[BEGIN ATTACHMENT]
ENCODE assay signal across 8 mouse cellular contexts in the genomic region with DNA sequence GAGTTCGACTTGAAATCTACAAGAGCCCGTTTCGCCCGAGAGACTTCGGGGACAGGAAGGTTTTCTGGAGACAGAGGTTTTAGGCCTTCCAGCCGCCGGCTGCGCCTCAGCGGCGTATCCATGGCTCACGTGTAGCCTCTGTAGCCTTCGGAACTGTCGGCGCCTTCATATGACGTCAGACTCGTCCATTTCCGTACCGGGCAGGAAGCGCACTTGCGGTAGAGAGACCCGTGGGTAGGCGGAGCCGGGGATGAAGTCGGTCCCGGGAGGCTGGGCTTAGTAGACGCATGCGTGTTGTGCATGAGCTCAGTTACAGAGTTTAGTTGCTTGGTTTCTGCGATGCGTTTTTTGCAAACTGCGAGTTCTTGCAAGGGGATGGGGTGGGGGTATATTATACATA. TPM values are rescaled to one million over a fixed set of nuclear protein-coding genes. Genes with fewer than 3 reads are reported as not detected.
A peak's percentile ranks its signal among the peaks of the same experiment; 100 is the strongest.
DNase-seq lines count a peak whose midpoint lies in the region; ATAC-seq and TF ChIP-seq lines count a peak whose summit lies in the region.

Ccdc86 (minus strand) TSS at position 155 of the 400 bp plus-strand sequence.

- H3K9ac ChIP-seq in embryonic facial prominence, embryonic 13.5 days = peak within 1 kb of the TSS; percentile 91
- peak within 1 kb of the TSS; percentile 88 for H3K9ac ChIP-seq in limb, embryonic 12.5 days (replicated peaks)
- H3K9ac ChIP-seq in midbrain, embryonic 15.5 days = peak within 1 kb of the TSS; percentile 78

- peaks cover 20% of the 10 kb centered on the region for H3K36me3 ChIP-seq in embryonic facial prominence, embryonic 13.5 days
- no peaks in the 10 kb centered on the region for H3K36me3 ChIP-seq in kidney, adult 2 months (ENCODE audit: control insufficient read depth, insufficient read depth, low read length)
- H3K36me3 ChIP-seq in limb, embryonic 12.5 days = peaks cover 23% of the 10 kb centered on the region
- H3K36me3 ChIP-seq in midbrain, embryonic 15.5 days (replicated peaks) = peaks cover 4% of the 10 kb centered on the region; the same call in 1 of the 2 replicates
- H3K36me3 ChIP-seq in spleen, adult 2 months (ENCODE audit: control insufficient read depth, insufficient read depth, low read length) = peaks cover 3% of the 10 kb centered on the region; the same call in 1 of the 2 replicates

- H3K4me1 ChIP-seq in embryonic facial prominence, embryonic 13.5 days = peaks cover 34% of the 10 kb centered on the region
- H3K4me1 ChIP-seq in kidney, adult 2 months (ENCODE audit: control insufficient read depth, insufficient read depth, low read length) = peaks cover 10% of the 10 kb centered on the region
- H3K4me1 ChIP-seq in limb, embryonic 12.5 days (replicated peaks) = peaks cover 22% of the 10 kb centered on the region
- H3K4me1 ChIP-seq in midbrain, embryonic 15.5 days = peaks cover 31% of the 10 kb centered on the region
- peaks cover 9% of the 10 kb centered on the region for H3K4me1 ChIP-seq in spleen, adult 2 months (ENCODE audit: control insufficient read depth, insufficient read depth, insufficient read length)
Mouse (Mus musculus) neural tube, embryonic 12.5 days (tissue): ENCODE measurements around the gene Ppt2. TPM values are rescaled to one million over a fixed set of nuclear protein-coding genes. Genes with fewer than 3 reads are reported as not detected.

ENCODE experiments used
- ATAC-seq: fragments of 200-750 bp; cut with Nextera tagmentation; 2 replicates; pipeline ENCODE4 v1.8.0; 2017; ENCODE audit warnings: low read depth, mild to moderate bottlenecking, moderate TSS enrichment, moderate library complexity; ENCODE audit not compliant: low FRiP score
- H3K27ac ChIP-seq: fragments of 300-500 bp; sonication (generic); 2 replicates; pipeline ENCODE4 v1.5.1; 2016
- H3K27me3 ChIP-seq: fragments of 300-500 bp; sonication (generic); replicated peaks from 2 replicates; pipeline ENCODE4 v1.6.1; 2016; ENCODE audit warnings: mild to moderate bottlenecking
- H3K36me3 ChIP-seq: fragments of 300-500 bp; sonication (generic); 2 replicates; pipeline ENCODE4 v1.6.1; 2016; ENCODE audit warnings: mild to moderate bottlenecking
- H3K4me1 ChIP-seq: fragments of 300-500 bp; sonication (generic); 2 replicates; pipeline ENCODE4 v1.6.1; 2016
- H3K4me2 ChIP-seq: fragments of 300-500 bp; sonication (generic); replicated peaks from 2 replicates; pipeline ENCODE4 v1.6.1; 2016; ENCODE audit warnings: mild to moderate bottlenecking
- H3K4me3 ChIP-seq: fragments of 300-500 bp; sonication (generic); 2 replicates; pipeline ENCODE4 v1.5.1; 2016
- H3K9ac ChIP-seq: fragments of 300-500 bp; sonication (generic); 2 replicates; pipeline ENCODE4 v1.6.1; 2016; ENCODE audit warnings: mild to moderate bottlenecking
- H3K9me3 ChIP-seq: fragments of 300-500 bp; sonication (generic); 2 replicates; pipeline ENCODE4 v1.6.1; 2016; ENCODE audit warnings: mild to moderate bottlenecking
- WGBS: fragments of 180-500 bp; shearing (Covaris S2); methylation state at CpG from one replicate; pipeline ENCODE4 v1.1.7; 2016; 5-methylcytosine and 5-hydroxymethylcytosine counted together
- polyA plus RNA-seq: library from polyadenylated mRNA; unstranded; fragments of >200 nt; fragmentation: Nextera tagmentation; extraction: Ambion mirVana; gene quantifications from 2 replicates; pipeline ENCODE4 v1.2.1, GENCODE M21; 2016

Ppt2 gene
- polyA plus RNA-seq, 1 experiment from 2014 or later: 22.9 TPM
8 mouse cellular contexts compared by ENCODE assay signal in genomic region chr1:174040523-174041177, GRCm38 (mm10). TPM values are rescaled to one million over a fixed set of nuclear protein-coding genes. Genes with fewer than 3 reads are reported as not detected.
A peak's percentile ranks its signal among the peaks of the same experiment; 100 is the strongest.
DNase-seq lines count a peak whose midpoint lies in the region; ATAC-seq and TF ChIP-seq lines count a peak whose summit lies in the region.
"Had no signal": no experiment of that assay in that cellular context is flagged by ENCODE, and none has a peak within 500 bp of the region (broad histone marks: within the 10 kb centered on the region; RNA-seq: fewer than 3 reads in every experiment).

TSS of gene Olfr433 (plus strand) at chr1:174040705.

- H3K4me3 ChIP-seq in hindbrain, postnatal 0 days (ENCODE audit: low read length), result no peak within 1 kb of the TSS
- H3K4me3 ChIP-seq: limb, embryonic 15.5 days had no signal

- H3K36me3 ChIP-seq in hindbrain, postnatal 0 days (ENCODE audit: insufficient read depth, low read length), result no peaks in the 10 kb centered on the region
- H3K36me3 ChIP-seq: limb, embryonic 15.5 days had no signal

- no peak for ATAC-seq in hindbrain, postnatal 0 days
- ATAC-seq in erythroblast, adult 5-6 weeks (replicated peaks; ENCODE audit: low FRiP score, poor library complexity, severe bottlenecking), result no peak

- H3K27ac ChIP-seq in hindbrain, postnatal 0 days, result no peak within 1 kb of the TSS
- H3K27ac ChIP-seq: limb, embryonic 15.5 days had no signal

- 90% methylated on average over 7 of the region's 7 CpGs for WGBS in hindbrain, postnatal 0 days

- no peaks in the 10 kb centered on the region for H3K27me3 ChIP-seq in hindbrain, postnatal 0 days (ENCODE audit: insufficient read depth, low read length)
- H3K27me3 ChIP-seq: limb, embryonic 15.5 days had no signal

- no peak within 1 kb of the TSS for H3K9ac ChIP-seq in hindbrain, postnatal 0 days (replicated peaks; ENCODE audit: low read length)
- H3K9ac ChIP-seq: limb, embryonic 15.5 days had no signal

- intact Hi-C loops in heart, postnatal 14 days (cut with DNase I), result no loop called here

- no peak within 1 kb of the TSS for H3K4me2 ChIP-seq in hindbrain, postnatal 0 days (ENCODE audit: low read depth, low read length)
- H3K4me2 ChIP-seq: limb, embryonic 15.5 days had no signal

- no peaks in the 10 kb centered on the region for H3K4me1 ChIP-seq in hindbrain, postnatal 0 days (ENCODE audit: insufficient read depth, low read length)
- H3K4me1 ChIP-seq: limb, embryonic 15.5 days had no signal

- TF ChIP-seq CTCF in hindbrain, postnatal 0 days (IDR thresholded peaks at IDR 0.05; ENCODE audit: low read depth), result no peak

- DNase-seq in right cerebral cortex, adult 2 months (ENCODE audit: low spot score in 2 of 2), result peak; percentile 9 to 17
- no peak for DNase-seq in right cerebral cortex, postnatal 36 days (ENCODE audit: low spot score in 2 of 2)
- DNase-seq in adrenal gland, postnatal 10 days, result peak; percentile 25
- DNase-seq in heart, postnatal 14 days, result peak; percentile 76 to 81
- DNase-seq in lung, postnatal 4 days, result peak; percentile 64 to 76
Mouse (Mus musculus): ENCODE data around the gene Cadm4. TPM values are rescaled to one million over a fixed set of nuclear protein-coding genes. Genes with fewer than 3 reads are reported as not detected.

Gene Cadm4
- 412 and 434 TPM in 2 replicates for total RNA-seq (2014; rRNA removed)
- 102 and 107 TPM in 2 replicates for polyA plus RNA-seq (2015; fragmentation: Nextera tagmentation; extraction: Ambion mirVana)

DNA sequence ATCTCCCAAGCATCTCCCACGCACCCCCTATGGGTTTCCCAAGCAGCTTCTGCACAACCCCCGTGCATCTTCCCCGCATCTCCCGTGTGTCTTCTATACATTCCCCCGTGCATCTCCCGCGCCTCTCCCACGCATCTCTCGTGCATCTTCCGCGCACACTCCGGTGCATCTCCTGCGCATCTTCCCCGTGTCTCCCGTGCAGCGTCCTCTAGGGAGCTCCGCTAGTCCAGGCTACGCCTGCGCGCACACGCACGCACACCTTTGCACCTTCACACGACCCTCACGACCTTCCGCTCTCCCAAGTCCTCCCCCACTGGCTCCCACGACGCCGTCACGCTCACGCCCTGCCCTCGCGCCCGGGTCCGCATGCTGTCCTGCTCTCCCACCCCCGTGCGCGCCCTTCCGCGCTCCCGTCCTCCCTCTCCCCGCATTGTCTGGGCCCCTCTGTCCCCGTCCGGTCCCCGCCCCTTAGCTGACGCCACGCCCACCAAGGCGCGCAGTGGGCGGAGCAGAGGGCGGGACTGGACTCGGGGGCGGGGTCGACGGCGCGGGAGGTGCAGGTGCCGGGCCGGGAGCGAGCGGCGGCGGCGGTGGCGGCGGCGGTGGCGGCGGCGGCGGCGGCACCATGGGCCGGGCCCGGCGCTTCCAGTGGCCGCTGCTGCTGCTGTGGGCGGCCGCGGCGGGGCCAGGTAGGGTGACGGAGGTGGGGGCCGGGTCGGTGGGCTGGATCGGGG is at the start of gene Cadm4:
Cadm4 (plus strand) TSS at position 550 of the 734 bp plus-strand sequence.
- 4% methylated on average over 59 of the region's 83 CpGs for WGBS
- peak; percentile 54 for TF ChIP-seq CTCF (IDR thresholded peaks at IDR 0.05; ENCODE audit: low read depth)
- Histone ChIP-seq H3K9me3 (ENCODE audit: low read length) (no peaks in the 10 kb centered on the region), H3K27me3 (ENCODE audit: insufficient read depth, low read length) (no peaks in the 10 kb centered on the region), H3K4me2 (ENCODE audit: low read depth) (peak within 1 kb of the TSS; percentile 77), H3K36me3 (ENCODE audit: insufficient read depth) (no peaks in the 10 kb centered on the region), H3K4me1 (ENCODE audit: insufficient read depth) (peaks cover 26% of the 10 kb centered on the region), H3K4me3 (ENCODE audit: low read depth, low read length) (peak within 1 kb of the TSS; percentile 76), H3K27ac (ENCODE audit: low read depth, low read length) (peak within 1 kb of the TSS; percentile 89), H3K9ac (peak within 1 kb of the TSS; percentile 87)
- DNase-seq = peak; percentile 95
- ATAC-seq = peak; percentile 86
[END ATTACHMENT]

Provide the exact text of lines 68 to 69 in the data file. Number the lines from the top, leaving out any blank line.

- 4% methylated on average over 59 of the region's 83 CpGs for WGBS
- peak; percentile 54 for TF ChIP-seq CTCF (IDR thresholded peaks at IDR 0.05; ENCODE audit: low read depth)